Firefox 5 or Chrome 12

I just recently upgraded to Firefox 5, but I use Chrome a lot as well. Which is better? Firefox has been touted for its performance, add-ons, etc., for years, but recently many people have been championing turning over to Chrome. Here’s the most recent contest I could find:

Google Chrome 12 performs really well with many JavaScript functions according to benchmarks used in this post. HTML 5 video benchmark and CSS 3D hardware acceleration works incredibly well, also you can check HTML 5 video experiment for shaun the sheep in this post Here. Google chrome uses a separated memory usage for each tab and google extensions but overall after comparing it with firefox it require more memory with running same number to tabs.

Mozilla Firefox 5 benchmark scores looks really low compared to firefox [Ed note: I think he means Chrome?] scores even though it was performing quite good with same benchmark tools specially for compiling JavaScript with taking advantage of your CPU and RAM. Firefox 5 does not require a lot of memory usage.

Find all the details here.

Calvin’s Ecclesiastical Ordinances

The Genevan Book of Order

The Form of Prayers and Ministration of the Sacraments, etc.
Used in the English Congregation at Geneva (1556)

Of Ministers and Their Election
What Things are Chiefly Required in the Pastors and Ministers

First, let the church diligently consider that the minister which is to be chosen[a] be not found culpable of any such faults which St. Paul reprehends in a man of that vocation,[b] but contrariwise endowed with such virtues, that he may be able to undertake his charge, and diligently execute the same. Secondly, that he distribute faithfully the word of God, and minister the sacraments sincerely,[c] ever careful not only to teach his flock publicly, but also privately to admonish them;[d] remembering always, that if any thing perish through his default, the Lord will require it at his hands.[e]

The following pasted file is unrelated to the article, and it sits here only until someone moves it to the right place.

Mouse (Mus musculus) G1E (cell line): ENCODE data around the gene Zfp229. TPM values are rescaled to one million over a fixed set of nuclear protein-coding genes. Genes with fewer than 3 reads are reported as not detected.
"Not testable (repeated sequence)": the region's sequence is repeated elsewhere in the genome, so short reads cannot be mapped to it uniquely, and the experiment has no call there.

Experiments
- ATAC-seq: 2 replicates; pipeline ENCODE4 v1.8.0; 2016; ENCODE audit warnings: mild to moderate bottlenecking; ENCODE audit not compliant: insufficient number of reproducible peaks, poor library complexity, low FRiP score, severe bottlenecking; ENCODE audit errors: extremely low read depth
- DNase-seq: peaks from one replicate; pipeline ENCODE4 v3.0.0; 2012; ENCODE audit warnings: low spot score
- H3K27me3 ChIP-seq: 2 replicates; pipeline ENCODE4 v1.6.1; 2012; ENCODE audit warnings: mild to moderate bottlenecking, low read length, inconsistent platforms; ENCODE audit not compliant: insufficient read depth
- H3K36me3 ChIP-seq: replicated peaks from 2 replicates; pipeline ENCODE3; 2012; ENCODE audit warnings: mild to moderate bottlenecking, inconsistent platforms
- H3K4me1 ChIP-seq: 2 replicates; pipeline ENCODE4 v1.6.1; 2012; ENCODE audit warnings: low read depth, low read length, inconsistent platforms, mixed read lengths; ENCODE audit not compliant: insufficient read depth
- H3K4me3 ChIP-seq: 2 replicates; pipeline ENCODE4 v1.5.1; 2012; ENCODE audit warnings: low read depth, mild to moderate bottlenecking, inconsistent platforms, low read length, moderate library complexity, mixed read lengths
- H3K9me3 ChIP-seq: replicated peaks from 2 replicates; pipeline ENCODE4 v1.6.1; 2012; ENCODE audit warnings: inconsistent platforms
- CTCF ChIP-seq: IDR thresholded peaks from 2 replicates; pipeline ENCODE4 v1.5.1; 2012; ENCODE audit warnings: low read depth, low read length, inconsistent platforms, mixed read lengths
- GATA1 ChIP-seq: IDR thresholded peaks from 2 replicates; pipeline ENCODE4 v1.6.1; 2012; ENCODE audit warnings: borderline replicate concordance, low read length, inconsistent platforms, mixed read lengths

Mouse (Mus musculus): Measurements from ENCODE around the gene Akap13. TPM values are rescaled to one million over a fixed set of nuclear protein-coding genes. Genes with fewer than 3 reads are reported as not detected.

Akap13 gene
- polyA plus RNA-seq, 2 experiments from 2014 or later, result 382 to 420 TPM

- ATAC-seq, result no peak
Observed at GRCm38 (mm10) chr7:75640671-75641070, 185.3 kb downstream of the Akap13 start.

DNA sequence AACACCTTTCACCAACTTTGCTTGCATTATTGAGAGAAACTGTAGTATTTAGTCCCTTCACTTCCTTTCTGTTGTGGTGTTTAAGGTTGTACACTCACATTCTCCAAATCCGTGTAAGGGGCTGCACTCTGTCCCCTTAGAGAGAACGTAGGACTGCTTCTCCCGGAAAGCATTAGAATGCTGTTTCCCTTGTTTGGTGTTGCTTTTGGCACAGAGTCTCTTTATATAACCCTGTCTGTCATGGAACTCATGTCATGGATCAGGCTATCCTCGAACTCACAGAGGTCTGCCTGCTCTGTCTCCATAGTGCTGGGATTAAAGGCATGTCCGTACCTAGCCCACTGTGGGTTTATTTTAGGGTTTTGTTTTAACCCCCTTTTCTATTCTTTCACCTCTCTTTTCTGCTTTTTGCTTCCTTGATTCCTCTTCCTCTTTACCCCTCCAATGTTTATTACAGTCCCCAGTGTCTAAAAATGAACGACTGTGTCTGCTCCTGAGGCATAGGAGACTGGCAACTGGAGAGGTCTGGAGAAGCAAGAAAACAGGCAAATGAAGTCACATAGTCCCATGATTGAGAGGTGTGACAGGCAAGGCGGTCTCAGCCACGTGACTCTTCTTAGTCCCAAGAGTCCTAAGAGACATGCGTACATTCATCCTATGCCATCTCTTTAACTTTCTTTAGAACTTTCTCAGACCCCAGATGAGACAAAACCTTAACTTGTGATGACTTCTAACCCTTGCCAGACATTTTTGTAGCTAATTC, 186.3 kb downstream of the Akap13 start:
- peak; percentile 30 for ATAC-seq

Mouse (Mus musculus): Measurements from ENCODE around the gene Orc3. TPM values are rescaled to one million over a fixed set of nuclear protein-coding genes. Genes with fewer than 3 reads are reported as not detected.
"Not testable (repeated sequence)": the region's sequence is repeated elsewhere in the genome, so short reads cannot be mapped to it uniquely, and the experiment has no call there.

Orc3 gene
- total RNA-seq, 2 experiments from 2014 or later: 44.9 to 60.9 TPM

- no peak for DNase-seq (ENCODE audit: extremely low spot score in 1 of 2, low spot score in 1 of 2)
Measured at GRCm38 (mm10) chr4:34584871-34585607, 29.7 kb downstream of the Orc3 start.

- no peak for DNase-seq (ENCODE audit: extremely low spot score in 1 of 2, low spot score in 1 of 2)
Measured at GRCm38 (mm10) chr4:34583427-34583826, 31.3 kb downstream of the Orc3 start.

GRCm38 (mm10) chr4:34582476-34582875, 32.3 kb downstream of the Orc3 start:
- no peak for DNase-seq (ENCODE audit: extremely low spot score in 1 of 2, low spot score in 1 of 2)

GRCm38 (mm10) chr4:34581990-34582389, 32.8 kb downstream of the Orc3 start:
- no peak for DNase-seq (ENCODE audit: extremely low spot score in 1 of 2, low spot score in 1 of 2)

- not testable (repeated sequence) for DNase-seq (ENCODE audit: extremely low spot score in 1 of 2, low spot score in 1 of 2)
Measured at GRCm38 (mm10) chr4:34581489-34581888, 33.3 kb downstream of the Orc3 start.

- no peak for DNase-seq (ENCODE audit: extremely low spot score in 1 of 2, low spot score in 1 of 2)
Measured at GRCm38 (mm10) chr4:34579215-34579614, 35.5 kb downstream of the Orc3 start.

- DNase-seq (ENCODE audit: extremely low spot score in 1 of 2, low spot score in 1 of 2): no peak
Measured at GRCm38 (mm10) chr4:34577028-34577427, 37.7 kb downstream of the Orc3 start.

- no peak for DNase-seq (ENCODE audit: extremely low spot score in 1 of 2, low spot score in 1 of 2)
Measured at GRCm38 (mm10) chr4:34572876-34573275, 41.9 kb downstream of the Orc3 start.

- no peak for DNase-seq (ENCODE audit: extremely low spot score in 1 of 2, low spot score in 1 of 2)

a. Acts 1:21-23; 13:2-3; 14:23 Continue reading

Opening Salvo on the Blood Prohibition

You must not eat meat that has its blood still in it. Genesis 9:4


One of my preaching practicums had us select passages to preach on a doctrinal or ethical subject, and the passages were up for grabs among the students. Through my own choice (thinking I’d “challenge” myself) and what my peers had narrowed in options, I ended up with Leviticus 17. Preaching in the Old Testament? Sure. Preaching from Leviticus? Definitely more challenging. But I had not ever really grappled with the “blood ban” before, and I am so grateful for the opportunity. I hope to do a series of looking at different aspects of the Blood Prohibition.

Why the Blood Prohibition?

The “blood ban” is actually a fantastic opportunity for the student of Scripture to stretch themselves in the whole discipline of theology. Following the likes of Geerhardus Vos, true theology is a multi-discipline process, and looking at the Blood Prohibition allows one to utilize all of their skills. First, there is the exegetical component. Continue reading